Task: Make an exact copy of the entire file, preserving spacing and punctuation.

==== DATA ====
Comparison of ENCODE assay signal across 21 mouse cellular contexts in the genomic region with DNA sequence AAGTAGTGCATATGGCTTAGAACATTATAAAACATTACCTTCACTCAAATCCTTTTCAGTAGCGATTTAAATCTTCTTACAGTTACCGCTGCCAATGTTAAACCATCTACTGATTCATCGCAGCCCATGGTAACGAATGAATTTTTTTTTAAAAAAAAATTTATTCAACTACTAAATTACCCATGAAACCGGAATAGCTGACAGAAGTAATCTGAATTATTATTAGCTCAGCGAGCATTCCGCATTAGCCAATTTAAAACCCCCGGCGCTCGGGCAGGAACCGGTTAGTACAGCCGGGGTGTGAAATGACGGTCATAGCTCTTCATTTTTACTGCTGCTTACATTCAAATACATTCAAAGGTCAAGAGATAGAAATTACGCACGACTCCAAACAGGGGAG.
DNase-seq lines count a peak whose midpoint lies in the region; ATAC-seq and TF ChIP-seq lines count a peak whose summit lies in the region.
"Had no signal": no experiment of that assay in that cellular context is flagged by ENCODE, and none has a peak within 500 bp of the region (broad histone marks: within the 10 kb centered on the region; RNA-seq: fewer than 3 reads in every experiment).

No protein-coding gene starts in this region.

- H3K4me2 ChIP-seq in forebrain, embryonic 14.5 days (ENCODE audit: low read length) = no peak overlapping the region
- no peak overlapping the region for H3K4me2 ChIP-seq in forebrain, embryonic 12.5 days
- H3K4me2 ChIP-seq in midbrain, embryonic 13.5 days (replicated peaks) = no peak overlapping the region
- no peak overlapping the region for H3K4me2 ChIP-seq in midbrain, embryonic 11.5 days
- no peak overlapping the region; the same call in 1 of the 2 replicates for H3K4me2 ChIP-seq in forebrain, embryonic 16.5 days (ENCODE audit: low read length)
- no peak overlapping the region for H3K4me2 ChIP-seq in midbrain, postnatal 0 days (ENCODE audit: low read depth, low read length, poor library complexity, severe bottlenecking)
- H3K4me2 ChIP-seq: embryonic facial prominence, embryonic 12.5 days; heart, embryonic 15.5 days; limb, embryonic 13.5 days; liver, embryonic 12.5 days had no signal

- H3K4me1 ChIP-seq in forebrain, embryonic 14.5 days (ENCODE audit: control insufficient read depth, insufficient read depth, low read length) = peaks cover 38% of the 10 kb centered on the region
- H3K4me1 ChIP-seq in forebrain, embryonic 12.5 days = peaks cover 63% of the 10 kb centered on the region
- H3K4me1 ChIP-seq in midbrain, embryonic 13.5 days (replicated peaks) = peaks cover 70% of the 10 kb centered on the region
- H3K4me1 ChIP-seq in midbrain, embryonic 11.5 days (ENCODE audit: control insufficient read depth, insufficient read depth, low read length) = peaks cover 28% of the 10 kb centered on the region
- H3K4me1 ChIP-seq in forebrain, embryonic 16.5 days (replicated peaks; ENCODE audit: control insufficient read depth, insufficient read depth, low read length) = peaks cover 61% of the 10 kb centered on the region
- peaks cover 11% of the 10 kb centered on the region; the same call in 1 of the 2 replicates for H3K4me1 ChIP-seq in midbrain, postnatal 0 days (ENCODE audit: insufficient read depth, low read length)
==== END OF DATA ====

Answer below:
Comparison of ENCODE assay signal across 21 mouse cellular contexts in the genomic region with DNA sequence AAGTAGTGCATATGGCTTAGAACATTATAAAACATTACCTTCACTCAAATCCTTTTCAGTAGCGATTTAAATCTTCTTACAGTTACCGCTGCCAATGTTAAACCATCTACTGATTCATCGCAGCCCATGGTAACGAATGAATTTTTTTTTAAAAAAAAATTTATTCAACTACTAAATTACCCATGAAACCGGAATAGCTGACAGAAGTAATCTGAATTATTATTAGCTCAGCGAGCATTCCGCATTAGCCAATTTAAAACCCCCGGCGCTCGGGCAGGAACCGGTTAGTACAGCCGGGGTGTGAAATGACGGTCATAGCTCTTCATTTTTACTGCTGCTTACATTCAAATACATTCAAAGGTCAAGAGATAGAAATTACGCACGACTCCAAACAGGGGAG.
DNase-seq lines count a peak whose midpoint lies in the region; ATAC-seq and TF ChIP-seq lines count a peak whose summit lies in the region.
"Had no signal": no experiment of that assay in that cellular context is flagged by ENCODE, and none has a peak within 500 bp of the region (broad histone marks: within the 10 kb centered on the region; RNA-seq: fewer than 3 reads in every experiment).

No protein-coding gene starts in this region.

- H3K4me2 ChIP-seq in forebrain, embryonic 14.5 days (ENCODE audit: low read length) = no peak overlapping the region
- no peak overlapping the region for H3K4me2 ChIP-seq in forebrain, embryonic 12.5 days
- H3K4me2 ChIP-seq in midbrain, embryonic 13.5 days (replicated peaks) = no peak overlapping the region
- no peak overlapping the region for H3K4me2 ChIP-seq in midbrain, embryonic 11.5 days
- no peak overlapping the region; the same call in 1 of the 2 replicates for H3K4me2 ChIP-seq in forebrain, embryonic 16.5 days (ENCODE audit: low read length)
- no peak overlapping the region for H3K4me2 ChIP-seq in midbrain, postnatal 0 days (ENCODE audit: low read depth, low read length, poor library complexity, severe bottlenecking)
- H3K4me2 ChIP-seq: embryonic facial prominence, embryonic 12.5 days; heart, embryonic 15.5 days; limb, embryonic 13.5 days; liver, embryonic 12.5 days had no signal

- H3K4me1 ChIP-seq in forebrain, embryonic 14.5 days (ENCODE audit: control insufficient read depth, insufficient read depth, low read length) = peaks cover 38% of the 10 kb centered on the region
- H3K4me1 ChIP-seq in forebrain, embryonic 12.5 days = peaks cover 63% of the 10 kb centered on the region
- H3K4me1 ChIP-seq in midbrain, embryonic 13.5 days (replicated peaks) = peaks cover 70% of the 10 kb centered on the region
- H3K4me1 ChIP-seq in midbrain, embryonic 11.5 days (ENCODE audit: control insufficient read depth, insufficient read depth, low read length) = peaks cover 28% of the 10 kb centered on the region
- H3K4me1 ChIP-seq in forebrain, embryonic 16.5 days (replicated peaks; ENCODE audit: control insufficient read depth, insufficient read depth, low read length) = peaks cover 61% of the 10 kb centered on the region
- peaks cover 11% of the 10 kb centered on the region; the same call in 1 of the 2 replicates for H3K4me1 ChIP-seq in midbrain, postnatal 0 days (ENCODE audit: insufficient read depth, low read length)